The Parent Grassroots Movement

Below ares some excerpts from the article article “The Parent Grassroots Movement” which appeared in the December 2015 issue of Perspectives on Language and Literacy, an official publication of the International Dyslexia Association (IDA) and is published quarterly free of charge to IDA members.   To read the entire article, please consider joining the IDA to gain access to this entire issue as well as previous issues.  The IDA has several membership options ranging in yearly price from $45 (parent, teacher), $60 (senior, retired), $80 (individual), and $95 (professional).

It’s happening all over the United States—frustrated parents of children who struggle to read are connecting. We are sharing our children’s stories not only with each other, but also with policymakers at every level. Admittedly, our stories are always amazingly similar, but that’s what brings us together and makes lobbying for dyslexia policies, such as statewide definitions or mandated screenings, strategically viable. At the root of the problem, there are simply too many of us with similar stories to be ignored. Our children are the ones who are falling through the cracks of both public, and oftentimes private, education. We are the ones who are told “read with your child more,” “he’ll grow out of it,” or a whole host of other tiresome recommendations that just serve to delay addressing our children’s needs. We feel the heartbreak when our third graders stumble over basic leveled readers, and we are the ones who worry for their future. We agonize over balancing the financial and emotional burdens placed on our families when our middle school sons and daughters are shutting down academically and socially, and we know that we need to act quickly. We are bound together in this turmoil by an altruistic camaraderie—a breeding ground for grassroots movements like Decoding Dyslexia.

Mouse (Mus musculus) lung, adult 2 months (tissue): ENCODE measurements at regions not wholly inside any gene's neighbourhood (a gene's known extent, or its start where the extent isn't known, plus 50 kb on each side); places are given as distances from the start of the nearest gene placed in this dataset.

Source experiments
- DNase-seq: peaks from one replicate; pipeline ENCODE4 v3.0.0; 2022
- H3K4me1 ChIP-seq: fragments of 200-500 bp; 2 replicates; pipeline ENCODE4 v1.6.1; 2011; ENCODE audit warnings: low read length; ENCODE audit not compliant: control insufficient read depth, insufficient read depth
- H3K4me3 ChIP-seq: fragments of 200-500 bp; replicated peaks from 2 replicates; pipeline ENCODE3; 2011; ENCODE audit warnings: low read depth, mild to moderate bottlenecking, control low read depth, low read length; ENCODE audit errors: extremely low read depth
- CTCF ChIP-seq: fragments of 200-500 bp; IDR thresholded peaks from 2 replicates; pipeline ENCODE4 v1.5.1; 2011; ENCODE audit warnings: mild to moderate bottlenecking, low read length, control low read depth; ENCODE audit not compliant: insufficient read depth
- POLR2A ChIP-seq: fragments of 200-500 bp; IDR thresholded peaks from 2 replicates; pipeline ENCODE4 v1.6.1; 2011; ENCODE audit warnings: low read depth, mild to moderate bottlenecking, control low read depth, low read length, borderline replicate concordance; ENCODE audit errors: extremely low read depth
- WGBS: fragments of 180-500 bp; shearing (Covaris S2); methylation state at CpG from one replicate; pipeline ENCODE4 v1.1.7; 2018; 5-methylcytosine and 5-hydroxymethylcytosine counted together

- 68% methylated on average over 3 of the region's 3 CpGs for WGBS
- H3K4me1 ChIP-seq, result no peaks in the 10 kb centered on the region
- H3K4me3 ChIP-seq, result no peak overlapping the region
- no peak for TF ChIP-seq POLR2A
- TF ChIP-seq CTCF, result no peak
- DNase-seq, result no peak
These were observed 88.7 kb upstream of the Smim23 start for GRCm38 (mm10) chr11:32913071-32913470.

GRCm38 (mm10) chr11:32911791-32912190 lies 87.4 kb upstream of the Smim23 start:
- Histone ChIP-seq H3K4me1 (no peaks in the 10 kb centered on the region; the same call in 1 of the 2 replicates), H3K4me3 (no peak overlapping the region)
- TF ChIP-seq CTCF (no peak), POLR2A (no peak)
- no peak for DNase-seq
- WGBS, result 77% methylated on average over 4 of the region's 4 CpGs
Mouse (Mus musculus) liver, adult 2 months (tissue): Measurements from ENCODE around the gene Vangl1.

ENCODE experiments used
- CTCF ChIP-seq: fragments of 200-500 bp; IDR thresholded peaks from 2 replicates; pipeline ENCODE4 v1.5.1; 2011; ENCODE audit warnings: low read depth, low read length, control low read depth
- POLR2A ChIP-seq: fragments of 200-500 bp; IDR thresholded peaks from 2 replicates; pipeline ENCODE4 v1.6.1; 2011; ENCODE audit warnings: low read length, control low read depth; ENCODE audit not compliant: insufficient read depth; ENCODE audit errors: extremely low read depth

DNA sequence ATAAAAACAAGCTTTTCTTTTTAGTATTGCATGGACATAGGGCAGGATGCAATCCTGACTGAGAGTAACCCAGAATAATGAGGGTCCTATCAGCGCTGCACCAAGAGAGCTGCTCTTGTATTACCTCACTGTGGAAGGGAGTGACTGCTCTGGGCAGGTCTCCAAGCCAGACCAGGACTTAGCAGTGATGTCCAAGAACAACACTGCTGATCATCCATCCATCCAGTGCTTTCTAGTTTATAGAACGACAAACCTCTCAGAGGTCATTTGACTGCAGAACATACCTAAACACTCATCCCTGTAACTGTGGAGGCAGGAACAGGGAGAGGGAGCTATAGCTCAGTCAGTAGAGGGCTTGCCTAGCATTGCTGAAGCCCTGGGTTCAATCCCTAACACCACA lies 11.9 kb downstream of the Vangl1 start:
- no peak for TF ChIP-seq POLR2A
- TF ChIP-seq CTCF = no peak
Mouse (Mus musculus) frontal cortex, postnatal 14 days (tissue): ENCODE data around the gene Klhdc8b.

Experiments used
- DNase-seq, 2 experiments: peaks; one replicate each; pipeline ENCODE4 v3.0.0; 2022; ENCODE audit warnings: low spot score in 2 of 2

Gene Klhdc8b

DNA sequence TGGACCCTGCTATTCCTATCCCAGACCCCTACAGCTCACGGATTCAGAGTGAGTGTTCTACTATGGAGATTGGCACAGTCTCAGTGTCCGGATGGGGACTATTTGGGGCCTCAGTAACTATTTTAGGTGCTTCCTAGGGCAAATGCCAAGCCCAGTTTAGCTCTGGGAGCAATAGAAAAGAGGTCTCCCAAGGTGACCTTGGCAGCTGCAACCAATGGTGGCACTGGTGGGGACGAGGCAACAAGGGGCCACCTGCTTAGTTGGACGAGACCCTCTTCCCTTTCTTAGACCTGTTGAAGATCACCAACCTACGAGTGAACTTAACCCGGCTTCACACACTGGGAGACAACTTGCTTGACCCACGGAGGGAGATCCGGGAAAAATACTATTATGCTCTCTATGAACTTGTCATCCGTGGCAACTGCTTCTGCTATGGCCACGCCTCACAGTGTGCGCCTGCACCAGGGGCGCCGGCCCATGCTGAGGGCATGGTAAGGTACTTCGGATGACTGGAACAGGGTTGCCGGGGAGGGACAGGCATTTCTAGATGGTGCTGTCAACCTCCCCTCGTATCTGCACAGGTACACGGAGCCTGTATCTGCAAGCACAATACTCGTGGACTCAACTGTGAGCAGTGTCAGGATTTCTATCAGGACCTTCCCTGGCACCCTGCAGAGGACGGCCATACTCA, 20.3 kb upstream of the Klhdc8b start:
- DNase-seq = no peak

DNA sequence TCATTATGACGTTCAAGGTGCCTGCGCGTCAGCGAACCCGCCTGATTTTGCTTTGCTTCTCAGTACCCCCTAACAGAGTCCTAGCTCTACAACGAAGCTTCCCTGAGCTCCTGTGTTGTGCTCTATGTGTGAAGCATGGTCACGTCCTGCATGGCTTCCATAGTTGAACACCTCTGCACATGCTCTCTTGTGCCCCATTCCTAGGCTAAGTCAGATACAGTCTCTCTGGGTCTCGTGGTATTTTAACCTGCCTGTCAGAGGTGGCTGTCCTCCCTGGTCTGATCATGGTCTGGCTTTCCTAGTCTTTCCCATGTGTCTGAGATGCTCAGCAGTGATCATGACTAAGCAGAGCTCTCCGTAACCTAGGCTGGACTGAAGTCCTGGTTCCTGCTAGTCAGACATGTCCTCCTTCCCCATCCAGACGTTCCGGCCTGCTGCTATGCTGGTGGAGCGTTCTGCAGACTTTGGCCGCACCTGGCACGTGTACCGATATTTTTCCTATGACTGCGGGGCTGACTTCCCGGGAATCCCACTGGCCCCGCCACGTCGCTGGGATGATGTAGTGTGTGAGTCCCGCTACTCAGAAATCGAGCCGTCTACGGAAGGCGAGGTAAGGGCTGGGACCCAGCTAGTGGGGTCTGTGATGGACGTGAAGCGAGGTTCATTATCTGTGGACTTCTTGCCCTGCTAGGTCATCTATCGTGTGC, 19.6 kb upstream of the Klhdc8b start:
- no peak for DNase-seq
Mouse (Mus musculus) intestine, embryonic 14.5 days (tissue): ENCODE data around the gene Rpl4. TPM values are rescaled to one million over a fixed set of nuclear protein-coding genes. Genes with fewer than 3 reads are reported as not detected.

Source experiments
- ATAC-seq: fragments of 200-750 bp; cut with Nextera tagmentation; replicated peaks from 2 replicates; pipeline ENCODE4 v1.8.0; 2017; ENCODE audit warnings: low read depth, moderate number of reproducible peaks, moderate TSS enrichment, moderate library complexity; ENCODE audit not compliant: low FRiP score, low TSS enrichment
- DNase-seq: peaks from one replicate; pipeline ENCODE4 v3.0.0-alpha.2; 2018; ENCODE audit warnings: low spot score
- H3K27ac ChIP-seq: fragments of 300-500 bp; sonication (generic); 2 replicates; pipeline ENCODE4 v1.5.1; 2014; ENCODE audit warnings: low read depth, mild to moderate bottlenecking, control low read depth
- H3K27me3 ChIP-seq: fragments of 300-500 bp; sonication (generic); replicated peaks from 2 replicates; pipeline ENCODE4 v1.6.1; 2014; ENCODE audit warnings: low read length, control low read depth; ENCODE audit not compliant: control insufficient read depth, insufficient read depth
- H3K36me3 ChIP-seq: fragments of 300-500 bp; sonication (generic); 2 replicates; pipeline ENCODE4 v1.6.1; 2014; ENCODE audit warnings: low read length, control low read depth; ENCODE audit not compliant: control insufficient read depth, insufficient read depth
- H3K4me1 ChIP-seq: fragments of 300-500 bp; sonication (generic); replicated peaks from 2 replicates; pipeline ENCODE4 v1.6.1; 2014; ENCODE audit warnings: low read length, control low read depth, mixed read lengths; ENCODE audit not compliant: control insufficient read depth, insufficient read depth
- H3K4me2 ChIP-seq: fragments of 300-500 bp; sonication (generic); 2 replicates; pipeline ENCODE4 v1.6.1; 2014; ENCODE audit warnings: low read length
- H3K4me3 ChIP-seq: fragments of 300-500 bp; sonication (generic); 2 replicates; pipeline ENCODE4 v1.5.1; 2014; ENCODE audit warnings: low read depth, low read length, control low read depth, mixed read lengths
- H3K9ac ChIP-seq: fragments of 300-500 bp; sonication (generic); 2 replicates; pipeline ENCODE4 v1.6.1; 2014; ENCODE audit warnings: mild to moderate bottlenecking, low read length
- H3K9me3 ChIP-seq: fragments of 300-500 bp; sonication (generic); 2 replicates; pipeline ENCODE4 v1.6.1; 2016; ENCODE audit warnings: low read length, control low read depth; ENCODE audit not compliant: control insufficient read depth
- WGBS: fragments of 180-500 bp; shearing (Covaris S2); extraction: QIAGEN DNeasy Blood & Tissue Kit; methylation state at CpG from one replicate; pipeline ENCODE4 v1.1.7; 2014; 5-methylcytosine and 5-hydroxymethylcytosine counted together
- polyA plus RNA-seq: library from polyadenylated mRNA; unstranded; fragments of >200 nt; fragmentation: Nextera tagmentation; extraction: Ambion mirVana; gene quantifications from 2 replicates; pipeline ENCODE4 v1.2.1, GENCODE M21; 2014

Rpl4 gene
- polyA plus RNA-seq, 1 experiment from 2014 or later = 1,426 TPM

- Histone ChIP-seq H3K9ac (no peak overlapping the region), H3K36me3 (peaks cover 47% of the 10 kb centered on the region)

Parents have proven that passion and persistence can help us make significant progress down the grassroots advocacy path, but we also recognize the importance of professional connections. We must actively collaborate to tie the passion of our stories to the current science, practices, and research. Together, parents and professionals will be impermeable, and we will make a powerful impact. Neither of us can do it alone. Parents may know in their hearts things need to change, but we need the science to back up those claims. Researchers can show lawmakers the science, but we also need parents to say, “I live this daily, please help.” We are much stronger together than we will ever be alone.

These changes do not happen overnight. A lot of strategy and planning goes into grassroots organizing. Although some of the early steps may seem small, they are vital. Building a network of engaged stakeholders to a size that carries weight and helps distribute the workload across many volunteers, instead of an overworked few, takes planning. Knowing how to take advantage of strategic opportunities, without sending the movement off in too many directions, takes patience and restraint. Finding the right community partners, who are willing to contribute and support the mission, while allowing your movement to maintain its autonomy, can be challenging. However, it’s all worth it. Change is hard. Change takes time. These types of collaborative interactions culminate in collective impact.

All of this comes back to our children. Our love for them and concern for their well-being is what sparked this movement for policy change. Parents should not have to fight so hard for an appropriate education for a child who has dyslexia. And those of us actively involved at the grassroots level know that we are engaged not only for our own families but for all children. The science is there. We know how to teach these children. It’s time to come together to enact true change.  Personal stories and social media interaction are integral. Lawmakers, departments of education, and institutions of higher education are often the gatekeepers, and personal stories from parents are the key to opening that door and unlocking our children’s potential. Our stories along with the research and expertise of our partners can move mountains. It’s time to share these messages with the world.

Please reference the links below to see the first few pages of the December 2015 issue:




Seeds of Change